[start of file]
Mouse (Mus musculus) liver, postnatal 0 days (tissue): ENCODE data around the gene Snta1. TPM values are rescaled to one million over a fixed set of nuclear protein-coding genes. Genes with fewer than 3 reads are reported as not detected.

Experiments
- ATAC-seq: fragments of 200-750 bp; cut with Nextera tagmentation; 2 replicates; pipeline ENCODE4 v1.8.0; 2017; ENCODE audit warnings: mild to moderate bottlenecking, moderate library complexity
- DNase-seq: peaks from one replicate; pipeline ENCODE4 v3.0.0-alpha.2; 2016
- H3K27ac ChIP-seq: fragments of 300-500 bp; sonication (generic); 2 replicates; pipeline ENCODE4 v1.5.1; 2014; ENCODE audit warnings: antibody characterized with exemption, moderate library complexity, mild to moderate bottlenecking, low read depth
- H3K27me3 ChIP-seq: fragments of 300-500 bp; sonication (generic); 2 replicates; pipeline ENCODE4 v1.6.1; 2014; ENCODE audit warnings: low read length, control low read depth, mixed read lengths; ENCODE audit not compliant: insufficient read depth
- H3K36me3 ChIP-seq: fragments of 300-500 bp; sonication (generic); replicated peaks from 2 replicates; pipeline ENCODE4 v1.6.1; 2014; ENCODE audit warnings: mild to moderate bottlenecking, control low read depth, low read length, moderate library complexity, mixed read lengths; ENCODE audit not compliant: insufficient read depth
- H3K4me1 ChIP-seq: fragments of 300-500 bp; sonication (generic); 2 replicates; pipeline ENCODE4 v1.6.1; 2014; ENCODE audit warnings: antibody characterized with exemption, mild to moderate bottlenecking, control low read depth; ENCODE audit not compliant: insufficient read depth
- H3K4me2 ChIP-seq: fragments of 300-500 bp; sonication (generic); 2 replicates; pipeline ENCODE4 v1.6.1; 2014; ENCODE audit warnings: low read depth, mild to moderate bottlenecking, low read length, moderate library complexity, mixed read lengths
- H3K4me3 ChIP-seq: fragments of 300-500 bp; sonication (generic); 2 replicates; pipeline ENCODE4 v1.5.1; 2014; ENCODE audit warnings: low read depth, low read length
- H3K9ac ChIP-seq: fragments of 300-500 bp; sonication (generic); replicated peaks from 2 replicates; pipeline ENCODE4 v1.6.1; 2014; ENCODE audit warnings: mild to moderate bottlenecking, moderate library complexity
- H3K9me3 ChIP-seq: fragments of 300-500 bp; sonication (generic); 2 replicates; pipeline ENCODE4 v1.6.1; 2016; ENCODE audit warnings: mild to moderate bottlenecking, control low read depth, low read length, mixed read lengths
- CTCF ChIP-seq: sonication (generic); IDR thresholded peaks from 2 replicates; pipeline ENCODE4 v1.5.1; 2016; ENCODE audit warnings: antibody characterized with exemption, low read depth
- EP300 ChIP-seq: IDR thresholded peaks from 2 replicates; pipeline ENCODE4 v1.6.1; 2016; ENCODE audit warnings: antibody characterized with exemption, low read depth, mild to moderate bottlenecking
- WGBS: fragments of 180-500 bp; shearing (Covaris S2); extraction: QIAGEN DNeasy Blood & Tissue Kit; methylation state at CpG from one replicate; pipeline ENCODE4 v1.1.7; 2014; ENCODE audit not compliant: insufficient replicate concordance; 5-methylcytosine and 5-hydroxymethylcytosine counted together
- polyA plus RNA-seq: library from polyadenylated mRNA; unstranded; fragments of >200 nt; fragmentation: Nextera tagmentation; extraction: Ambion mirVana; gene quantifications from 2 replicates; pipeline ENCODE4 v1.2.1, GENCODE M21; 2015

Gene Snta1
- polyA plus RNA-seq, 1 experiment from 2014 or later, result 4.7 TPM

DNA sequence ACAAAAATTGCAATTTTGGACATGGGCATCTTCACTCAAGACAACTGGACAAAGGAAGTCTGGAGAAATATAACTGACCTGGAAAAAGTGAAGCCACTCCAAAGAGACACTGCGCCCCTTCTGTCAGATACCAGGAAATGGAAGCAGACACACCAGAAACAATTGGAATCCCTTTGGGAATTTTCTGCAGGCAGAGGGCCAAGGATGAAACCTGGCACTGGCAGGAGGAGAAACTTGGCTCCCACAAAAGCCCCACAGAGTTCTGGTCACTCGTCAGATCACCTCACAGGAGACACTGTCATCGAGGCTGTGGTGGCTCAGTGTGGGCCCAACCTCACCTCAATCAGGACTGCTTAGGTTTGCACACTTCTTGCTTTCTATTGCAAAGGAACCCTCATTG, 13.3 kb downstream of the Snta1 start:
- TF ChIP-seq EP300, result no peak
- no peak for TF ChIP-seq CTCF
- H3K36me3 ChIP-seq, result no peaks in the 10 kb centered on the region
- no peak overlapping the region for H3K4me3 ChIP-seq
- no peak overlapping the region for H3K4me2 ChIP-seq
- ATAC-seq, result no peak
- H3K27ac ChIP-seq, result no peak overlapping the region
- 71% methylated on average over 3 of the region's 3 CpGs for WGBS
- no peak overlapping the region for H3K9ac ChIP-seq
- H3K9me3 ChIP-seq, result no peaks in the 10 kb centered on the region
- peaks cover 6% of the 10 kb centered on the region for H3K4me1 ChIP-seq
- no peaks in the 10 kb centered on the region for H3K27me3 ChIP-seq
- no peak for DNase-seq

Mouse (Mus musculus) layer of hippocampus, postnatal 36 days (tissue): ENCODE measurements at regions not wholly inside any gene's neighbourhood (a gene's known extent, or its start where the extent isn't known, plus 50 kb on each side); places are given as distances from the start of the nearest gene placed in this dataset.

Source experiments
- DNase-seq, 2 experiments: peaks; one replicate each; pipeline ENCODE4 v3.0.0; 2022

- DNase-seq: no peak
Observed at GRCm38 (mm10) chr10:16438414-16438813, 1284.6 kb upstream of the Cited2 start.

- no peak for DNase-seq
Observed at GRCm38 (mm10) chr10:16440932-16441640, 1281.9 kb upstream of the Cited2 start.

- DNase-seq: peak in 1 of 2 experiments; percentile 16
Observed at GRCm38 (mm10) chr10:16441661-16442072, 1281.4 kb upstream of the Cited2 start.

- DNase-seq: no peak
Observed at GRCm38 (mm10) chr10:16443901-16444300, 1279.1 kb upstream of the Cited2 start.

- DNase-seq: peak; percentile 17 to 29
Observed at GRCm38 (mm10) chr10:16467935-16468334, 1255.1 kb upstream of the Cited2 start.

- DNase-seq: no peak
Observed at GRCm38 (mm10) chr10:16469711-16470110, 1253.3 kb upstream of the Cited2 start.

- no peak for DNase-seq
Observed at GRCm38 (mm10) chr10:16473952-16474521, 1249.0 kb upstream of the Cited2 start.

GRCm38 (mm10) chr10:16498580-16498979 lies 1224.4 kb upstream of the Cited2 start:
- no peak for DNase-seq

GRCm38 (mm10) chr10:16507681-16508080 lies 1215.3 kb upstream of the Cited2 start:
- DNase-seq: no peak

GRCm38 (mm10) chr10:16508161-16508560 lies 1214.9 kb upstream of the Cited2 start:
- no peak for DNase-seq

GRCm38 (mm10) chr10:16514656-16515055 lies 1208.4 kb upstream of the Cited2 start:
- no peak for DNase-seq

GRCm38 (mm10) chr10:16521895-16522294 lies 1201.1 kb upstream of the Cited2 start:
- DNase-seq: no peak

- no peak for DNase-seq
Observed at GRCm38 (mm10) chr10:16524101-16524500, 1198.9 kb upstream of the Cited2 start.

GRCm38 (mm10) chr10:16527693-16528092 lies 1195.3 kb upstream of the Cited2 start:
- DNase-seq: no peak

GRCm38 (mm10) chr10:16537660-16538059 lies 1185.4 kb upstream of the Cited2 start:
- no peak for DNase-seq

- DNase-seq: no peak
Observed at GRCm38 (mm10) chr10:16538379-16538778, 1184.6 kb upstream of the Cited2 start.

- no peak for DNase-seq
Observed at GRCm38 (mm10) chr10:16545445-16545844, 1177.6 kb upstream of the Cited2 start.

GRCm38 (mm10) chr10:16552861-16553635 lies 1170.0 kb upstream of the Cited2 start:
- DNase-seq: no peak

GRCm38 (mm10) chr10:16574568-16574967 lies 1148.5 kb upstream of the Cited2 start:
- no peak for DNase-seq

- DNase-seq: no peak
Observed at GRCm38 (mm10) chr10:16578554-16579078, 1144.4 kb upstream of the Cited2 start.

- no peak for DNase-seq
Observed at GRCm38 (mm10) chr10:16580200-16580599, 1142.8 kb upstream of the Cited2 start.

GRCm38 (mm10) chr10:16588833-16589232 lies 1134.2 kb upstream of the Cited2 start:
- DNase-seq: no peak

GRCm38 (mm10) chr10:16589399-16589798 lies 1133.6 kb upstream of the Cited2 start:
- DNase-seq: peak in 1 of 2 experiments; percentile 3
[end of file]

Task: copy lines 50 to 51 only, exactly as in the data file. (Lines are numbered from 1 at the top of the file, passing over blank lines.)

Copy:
GRCm38 (mm10) chr10:16498580-16498979 lies 1224.4 kb upstream of the Cited2 start:
- no peak for DNase-seq